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Leading Researchers Discuss Corporate Income Taxation's Effect On the U.S. Economy, Competitiveness, and Standard of Living.

WASHINGTON -- Full-Day Conference on Corporate Income Taxation and the Economy Features Five Papers, Keynote Address by Ed Lazear

Relatively high corporate income tax rates in the United States may depress wages, inhibit economic efficiency, reduce the competitiveness of U.S.-based companies, and send business investment overseas, according to a series of research papers presented today at a conference co-sponsored by the Alliance for Competitive Taxation (ACT) and the American Enterprise Institute (AEI).

The five papers, sponsored by ACT and released at the ACT/AEI conference on Corporate Income Taxation and the Economy, are designed to provide policymakers with independent, objective research that can be used as they contemplate major reform of the U.S. tax system. The U.S. House of Representatives has begun a series of hearings on different aspects of tax reform, and President Bush has indicated that he may make tax reform the centerpiece of his domestic agenda in 2007.

"The theory behind these papers and the joint conference is that sound policy depends on a solid foundation of sound research," said Glenn Hubbard, Dean of the Columbia Business School and ACT's Research Director. "As the Administration and Congress contemplate major reform of the U.S. tax system, ACT believes it is vital that policymakers and the public understand how high corporate rates affect where businesses choose to incorporate, the level of domestic investment, research, wages, and employment, and federal revenue, among other impacts."

Robin Beran, Director of Corporate Tax & Assistant Treasurer at Caterpillar Inc. and ACT's Chairman, said that, "U.S.-based global employers and their millions of American workers have a vital stake in ensuring that corporate income taxation in the United States treats them fairly and allows them to compete effectively worldwide. The best way to make that happen is to educate policymakers about the true effects of corporate income taxation on all aspects of the U.S. economy."

In addition to the papers, the conference featured a Keynote Address by Ed Lazear, Chair of the President's Council of Economic Advisers.

During the conference, these researchers presented papers on the following topics:

--Kevin Hassett and Aparna Mathur from the American Enterprise Institute examined the effect of corporate income taxation on wages and found that every one percentage point increase in corporate taxes results in a 0.7 to 0.9 percent drop in wages, and that in a global economy the burden of corporate income taxation increasingly falls on workers.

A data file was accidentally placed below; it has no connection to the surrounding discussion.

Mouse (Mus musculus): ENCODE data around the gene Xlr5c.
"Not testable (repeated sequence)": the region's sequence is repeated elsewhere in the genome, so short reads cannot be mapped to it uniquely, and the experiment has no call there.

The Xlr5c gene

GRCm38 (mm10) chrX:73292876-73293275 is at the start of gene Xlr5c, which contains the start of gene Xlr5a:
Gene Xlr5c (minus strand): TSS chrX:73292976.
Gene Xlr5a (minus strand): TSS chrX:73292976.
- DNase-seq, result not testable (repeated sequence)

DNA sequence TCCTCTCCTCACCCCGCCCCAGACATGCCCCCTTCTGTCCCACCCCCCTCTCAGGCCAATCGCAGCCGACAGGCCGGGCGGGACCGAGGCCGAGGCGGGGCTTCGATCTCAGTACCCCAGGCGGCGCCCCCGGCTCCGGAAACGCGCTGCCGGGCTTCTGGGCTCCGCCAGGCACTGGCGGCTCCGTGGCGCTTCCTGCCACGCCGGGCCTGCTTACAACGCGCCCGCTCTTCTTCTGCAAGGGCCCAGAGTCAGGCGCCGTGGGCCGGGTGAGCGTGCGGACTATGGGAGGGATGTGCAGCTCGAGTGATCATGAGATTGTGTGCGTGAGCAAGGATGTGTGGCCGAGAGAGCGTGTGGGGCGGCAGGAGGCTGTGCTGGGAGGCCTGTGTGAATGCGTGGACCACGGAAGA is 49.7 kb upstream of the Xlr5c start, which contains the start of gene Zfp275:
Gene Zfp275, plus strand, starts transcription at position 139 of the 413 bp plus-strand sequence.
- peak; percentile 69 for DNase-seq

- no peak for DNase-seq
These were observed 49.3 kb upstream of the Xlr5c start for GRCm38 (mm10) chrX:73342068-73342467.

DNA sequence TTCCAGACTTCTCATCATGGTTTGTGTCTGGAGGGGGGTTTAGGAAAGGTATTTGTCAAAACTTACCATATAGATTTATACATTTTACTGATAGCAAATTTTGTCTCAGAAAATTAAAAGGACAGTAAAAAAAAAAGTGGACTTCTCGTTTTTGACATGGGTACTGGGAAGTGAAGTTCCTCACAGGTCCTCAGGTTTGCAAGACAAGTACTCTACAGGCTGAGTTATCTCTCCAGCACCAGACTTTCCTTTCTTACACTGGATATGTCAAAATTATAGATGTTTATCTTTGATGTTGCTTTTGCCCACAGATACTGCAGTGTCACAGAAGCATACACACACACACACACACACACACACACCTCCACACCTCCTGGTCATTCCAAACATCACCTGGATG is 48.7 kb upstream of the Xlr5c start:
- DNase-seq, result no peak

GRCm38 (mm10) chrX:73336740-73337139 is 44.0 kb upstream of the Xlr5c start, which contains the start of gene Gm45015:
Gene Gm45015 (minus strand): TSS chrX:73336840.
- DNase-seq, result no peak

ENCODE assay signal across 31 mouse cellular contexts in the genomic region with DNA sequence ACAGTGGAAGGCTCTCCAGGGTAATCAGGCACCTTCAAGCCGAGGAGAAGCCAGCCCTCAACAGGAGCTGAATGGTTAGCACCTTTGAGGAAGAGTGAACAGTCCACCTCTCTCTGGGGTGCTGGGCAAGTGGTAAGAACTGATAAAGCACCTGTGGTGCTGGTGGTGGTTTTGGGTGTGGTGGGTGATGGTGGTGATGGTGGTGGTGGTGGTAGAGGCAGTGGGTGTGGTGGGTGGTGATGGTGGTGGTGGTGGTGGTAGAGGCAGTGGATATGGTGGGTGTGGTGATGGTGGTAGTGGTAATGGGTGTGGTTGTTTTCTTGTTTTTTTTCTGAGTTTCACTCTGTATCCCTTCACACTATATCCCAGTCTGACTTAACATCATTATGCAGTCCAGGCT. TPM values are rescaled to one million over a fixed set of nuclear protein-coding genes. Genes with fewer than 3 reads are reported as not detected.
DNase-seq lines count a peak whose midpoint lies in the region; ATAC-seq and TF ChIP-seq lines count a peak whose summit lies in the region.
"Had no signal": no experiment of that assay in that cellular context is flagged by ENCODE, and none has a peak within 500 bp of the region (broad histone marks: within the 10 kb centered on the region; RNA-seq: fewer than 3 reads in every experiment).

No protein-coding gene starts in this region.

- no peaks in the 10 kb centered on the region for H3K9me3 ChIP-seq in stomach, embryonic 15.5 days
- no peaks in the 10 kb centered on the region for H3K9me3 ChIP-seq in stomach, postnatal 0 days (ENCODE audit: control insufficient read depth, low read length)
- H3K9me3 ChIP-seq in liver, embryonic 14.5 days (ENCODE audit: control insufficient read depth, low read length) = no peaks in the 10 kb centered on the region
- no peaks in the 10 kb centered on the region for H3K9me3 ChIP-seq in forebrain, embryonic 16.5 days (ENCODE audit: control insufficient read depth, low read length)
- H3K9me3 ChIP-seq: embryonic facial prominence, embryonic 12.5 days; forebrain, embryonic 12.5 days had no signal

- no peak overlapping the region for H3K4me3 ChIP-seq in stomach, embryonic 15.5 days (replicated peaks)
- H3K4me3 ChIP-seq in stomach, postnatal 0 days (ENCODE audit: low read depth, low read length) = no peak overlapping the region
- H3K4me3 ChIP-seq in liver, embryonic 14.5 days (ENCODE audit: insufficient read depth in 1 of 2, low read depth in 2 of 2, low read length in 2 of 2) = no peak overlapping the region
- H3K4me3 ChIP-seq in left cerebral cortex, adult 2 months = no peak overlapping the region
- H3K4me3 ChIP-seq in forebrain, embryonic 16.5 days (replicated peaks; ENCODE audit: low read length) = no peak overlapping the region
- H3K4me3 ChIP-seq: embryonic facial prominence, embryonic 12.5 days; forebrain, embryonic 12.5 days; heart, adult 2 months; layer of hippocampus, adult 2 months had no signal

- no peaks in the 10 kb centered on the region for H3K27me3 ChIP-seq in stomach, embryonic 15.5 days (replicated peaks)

--Kenneth Judd at Stanford University studied the current U.S. corporate income tax system and concluded that in its present form it has a very significant, negative impact on economic efficiency. This is particularly true when key aspects of the modern economy, such as innovation, risk, and technological change are taken into account.

--Michael Devereux at the University of Warwick examined the relationships between corporate tax rates and corporate tax income in 20 OECD countries and concluded that international experience shows that higher corporate tax rates do not result in higher corporate tax revenues, and that while the average corporate tax rate has fallen over the last 20 years, average corporate tax revenue has increased.

--Dale Jorgenson at Harvard University studied the double taxation of corporate income and found that relieving double taxation would result in a welfare gain of $1.1 trillion.

--Joel Slemrod at the University of Michigan investigated the compliance costs of different approaches to tax reform and concluded that many of the alternatives would not save on compliance costs.

Research summaries of these papers, as well as complete versions of the studies, are available on the ACT Web site at www.competitivetaxation.org.

Following the conference, ACT-sponsored researchers will meet with members and staff on Capitol Hill to review their findings and answer questions about the intricacies of corporate income taxation.

About ACT

The Alliance for Competitive Taxation (ACT), a diverse alliance of global employers, believes that good public policy flows from credible research. To help foster informed debate, ACT sponsors independent academic research on the economic effects of U.S. corporate income taxation and engages in education briefings and other outreach activities designed to disseminate the research findings to policy-makers and the public.
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Date:Jun 2, 2006
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